Academic journal article Canadian Parliamentary Review

Parliamentary Institutions and Cyber-Democracy

Academic journal article Canadian Parliamentary Review

Parliamentary Institutions and Cyber-Democracy

Article excerpt

The Internet has increased the public's freedom of information, freedom of speech and freedom of action tremendously. This article focuses on two challenges posed by the harmonization of cyber-democracy and our tradition of parliamentary democracy: first, how to marry active voter participation and parliamentary legitimacy; second, how to protect the separation of powers.

**********

The "connected" public enjoys a level of autonomy, previously inconceivable. With even the most basic of web-surfing skills, people can quickly access an unprecedented wealth of information. Moreover, the Internet allows people to link with one another and to sometimes resolve directly issues that not so long ago would have been deferred to elected officials or bureaucrats.

This is one of the most beneficial uses of the Internet. It invites people to a new activism that is highly laudable. In addition, it allows many web surfers to forge virtual community ties, to form opinions and to seek out their collective voice. We applaud all of this because the clearest indication of a democracy in good health is the determination of individuals to involve themselves in political life.

However, in a society governed by the rule of law, the practice of democracy is not restricted to popular initiatives, however desirable they may be. Such a society is governed by laws that must be enacted by authorities whose legitimacy rests on universally recognized foundations. This holds even truer for a complex society such as ours, where the people do not govern themselves directly; rather, they express their sovereign will through the representatives elected to speak in their name.

In Quebec, this authority is vested in parliament, composed of the National Assembly and the Lieutenant Governor. Within the National Assembly, the members, in casting their votes, give the sole legal expression to the common will.

Therefore, parliament is inevitably the hub of the process by which we formally and collectively declare who we are and how we wish to live. The rules and principles governing our collective life ultimately draw their legitimacy from decisions made in our parliament.

That is why parliament's role cannot be ignored in any consideration of cyber-democracy and the various actions which may result from it. We cannot allow parliament to be marginalized or people to imagine that popular demonstrations, whether in the streets or on the Internet, are the real expression of the will of the people.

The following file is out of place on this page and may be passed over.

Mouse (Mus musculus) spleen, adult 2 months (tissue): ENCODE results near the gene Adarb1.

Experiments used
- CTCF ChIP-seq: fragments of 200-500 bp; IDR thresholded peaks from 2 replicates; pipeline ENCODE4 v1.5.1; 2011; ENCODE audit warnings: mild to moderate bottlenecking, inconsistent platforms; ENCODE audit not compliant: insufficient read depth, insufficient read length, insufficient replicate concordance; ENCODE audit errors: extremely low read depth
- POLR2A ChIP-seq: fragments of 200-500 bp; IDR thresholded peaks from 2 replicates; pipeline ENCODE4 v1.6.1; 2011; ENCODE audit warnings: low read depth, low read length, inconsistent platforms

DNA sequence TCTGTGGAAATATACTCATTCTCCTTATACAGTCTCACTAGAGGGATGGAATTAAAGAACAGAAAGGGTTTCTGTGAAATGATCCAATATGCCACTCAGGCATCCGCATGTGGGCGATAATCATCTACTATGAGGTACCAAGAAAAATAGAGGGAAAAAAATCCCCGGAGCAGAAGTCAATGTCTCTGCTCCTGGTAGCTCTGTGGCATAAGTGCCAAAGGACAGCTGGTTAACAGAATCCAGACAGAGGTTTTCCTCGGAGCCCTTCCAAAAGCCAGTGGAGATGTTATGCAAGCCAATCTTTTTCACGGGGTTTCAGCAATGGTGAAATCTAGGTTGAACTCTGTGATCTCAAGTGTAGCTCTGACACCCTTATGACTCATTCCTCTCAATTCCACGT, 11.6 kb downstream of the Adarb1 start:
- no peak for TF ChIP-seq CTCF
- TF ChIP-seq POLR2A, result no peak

Unfortunately, the Internet could contribute to fueling this misconception, as it lends itself readily to a sort of direct virtual democracy. In this guise, it enlivens what might be called "democratic competition", fundamentally a good thing for any free society. But it can also give web surfers the illusion that everything, or almost everything, can be resolved in cyberspace, without any other formality.

In short, to be real and effective, cyber-democracy must not undermine the role of parliament; on the contrary, parliament must be given a central place. This is why it is important to show the public that the best way to participate in their own governance is to forge a partnership with the National Assembly and its members.

The first challenge is thus to marry popular activism and parliamentary legitimacy.

Protecting and strengthening the separation of powers

The second challenge concerns the relations between parliament and the public service. As you know, our political system is founded upon two main principles: the separation of powers and the supremacy of parliament.

The separation of powers is fundamental to all democracies. It protects the people from the inappropriate concentration of power in the hands of a single group or individual. It also permits each of the three branches of power--the Legislative, Executive and Judiciary--to function independently, being circumscribed and balanced by the other two. …

Search by... Author
Show... All Results Primary Sources Peer-reviewed

Oops!

An unknown error has occurred. Please click the button below to reload the page. If the problem persists, please try again in a little while.